The Review: The ideal model for an A list acting career these days seems to be able to have a blend of big box-office blockbusters and smaller, more intense dramas. Over the past couple of years Gemma Arterton has engineered herself into a place to be appearing on that list, with an increasing succession bigger parts in higher profile films. While she undoubtedly has talent, it’s only really her TV roles that have stretched her and nothing so far on the big screen has really answered the question – can she act?
Based on this evidence, the answer is a resounding yes. Completely throwing herself into the role, she’s physically and emotionally exposed, and is allowed to show real and raw emotion, vulnerability but also strength. There are only two other roles in the entire movie, but thankfully Eddie Marsan and Martin Compston also get plenty to get their teeth into.
The publicity for the movie deliberately hasn’t given much away, and this serves the movie well, as the narrative is driven along by a continuing series of reveals about the nature of the situation and the characters themselves, which is of course more complex than first appears. Between these reveals, many of the situations allow for real tension and this is expertly maintained by first time director J Blakeson.
The only slight disappointment comes at the end, which after all that has come before manages to be rather conventional and unsurprising, but this doesn’t diminish the power of what’s gone before. There is one reveal that elicited sniggers (you’ll guess which one when it happens), but that probably says more about the audience I saw it with than the film itself, and shouldn’t put you off a fine example of small British cinema.
Why see it at the cinema: The widescreen ratio is used to its best effect, creating feelings of both isolation and claustrophobia at the appropriate times.
The Score: 8/10
The Review: Titans. Will. Clash. Will they? Will they really? Not only one of the least imaginative taglines of all time, but also a false promise, as if suggesting that your Christmas stocking will contain a giant, fire-breathing, axe-wielding robot, but actually there’s just a small tangerine, that’s gone a bit off, and you’re allergic to tangerines.
Everything about this movie screams apathy, from the storyline, which barely manages to scrape together three acts, to the effects, which fail to generate anything other than a mild sense of surprise, rather than the awe which they should inspire. Only the Medusa sequence feels even vaguely suspenseful or dramatic, and even then plays out in an entirely predictable manner.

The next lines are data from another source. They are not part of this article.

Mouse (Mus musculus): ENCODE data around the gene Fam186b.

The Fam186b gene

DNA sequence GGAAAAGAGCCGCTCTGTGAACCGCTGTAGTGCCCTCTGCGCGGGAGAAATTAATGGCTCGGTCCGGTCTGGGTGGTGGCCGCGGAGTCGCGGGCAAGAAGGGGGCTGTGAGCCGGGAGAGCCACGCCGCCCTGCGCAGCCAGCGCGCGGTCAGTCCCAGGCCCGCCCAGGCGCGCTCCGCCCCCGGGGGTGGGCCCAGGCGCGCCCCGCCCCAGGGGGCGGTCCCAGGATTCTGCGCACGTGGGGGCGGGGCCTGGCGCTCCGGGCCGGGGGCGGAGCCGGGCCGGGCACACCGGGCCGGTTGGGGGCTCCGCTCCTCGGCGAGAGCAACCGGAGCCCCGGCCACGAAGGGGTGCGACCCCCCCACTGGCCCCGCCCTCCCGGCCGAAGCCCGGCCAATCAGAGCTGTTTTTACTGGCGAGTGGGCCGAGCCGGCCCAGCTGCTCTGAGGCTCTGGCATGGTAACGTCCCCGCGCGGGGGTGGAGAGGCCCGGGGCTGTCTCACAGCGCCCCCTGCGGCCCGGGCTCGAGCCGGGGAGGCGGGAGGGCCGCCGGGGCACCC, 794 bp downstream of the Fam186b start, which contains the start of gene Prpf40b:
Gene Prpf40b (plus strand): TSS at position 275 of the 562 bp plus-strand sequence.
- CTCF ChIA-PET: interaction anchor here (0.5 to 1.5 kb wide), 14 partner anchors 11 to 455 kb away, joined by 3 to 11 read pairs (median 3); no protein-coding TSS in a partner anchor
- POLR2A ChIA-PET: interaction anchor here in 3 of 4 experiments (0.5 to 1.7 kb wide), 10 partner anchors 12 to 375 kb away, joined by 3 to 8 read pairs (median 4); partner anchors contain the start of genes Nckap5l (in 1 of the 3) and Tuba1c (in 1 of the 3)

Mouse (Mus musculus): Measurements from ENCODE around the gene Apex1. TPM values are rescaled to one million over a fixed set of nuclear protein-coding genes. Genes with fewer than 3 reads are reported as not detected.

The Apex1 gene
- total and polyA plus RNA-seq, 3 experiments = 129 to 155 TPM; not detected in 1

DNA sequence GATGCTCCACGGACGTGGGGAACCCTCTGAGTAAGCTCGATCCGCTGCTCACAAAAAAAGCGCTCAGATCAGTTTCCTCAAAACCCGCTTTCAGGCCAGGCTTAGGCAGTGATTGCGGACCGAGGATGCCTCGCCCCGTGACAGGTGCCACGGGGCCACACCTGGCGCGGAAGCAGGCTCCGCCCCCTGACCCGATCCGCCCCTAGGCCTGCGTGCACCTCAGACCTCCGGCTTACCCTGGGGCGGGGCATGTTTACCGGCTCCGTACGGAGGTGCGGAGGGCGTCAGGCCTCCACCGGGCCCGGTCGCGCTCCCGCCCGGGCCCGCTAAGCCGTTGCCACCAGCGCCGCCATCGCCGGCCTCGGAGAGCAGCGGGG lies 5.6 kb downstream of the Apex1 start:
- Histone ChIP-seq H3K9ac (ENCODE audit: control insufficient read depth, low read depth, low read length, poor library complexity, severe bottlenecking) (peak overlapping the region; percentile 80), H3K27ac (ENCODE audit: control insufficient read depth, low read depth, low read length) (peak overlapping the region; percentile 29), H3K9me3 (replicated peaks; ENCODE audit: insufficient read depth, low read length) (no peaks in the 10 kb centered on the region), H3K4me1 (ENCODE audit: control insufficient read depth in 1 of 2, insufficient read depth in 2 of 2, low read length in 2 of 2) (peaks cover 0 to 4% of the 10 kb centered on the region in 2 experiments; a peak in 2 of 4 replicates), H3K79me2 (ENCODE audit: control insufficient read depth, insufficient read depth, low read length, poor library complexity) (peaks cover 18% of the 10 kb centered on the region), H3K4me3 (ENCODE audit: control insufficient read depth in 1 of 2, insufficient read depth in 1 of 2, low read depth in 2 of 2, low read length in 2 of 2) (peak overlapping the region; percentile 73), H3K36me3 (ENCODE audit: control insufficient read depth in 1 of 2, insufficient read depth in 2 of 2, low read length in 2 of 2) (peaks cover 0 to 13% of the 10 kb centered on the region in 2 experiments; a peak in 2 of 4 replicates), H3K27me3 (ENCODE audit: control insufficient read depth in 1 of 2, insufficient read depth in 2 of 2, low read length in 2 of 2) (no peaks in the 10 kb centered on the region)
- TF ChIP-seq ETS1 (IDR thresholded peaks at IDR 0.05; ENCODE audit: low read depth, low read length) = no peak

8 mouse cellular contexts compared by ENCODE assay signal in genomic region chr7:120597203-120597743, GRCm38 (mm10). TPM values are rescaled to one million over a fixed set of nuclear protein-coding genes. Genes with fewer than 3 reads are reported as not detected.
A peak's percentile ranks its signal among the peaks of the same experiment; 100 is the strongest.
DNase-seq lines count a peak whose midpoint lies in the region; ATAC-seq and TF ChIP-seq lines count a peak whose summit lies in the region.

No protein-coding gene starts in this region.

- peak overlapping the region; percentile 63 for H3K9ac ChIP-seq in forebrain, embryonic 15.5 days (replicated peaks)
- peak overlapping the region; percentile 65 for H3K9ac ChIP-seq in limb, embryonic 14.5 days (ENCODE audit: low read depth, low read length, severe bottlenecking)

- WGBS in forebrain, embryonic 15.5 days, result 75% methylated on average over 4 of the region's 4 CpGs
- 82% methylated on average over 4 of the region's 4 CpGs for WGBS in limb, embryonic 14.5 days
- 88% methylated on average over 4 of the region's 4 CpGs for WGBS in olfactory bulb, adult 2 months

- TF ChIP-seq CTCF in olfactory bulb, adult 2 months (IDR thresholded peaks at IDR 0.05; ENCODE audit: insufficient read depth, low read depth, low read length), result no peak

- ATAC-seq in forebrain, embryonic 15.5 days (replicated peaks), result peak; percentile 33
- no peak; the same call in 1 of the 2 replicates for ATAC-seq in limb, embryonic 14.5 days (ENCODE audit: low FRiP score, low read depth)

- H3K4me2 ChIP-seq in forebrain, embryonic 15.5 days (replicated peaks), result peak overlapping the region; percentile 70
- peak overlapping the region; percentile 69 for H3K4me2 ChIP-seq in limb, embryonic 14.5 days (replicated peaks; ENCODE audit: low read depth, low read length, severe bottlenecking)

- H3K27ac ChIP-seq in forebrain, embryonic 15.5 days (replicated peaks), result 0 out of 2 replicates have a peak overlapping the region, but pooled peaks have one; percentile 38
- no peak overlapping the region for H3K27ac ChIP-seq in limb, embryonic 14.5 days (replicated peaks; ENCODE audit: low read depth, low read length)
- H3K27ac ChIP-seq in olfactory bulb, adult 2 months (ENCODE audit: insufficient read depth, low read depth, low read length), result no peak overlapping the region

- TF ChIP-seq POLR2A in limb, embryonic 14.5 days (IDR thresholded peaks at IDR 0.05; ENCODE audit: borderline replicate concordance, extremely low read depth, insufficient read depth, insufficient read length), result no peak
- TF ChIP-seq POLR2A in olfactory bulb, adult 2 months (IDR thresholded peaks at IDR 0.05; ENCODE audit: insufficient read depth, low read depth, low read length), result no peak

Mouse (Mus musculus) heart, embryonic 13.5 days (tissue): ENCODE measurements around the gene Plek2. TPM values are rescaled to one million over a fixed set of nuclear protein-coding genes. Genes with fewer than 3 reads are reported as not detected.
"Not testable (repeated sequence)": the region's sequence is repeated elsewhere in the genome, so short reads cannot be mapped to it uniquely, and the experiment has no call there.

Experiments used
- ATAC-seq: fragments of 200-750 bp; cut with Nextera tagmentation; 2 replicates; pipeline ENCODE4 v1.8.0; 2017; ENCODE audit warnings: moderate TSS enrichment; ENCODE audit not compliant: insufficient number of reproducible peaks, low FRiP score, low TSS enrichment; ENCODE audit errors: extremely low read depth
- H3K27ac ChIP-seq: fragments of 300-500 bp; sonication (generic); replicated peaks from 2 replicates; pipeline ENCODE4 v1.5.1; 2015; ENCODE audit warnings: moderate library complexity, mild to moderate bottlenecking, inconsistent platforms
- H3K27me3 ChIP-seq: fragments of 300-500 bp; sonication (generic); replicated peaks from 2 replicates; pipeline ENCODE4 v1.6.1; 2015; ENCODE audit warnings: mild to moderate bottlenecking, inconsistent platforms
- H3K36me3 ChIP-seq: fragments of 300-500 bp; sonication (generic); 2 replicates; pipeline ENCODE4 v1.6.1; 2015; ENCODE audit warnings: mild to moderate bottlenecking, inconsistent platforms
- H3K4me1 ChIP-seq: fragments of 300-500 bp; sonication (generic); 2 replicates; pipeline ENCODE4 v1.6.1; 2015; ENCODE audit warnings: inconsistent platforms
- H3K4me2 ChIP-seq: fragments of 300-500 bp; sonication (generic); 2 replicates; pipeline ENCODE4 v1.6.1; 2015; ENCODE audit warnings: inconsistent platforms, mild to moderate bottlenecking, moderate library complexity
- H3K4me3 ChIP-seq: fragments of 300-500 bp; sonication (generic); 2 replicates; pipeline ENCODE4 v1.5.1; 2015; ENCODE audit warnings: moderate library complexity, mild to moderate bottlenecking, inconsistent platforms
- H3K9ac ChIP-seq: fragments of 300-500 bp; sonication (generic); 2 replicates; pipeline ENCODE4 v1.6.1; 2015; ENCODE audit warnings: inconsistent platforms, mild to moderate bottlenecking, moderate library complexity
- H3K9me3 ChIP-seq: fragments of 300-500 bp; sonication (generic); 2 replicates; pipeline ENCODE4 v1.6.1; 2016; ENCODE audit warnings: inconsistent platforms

There are a few plus points in the acting – Ralph Fiennes and Gemma Arterton both feel like they should be in something better, and hopefully will do better in Potter and Persia respectively later this year. Hardly anyone else has anything to get their teeth into, and Sam Worthington continues to prove his abilities to suck the charisma out of almost any scene. The mythology is a little corrupted, but a new spin on some elements would have actually brought some freshness.
I’ll try my best not to mention the horribly derivative Hans Zimmer lite score or the the orangey cinematography. I’m trying to forget the horrible, horrible Bubo cameo which stops the film almost stone dead, making no sense in context. But I cannot avoid mentioning the worst crime, which was to slap a half-hearted 3D conversion on, which rarely has any depth of field and renders many of the action scenes unwatchable. For absolute die-hards only.
Why see it at the cinema: See it in 2D if you must see it, but Fiennes and Arterton really are the only worthwhile elements. If you see it in 3D all you’ll be doing is proving to yourself why conversions are a bad idea.
The Score: 3/10
The Review: So, David Tennant. I can understand you not wanting to get typecast as Doctor Who, even though yours is one of the best portrayals ever. And I can also understand you not wanting to be bogged down in Shakespeare forever. But this? Really?
The first St. Trinians remake was an often charmless affair that still had a number of redeeming features – Russell Brand, Gemma Arterton in schoolgirl uniform, Rupert Everett cross-dressing, Colin Firth being a total wassock. This either removes such elements, marginalises them to the point of uselessness or simply doesn’t know what to do with them this time round.
From the toe-curling pirate opening to a mortifying flash-mob recreation, through to a tedious finale at the Globe, this does no favours for the reputations of any involved. See the first if you must, but avoid this one at all costs.
Why see this at the cinema: If you’re an 8 year old girl who’s lost the DVD of the first one, or a serial masochist who’s too proud to be British.
The Score: 2/10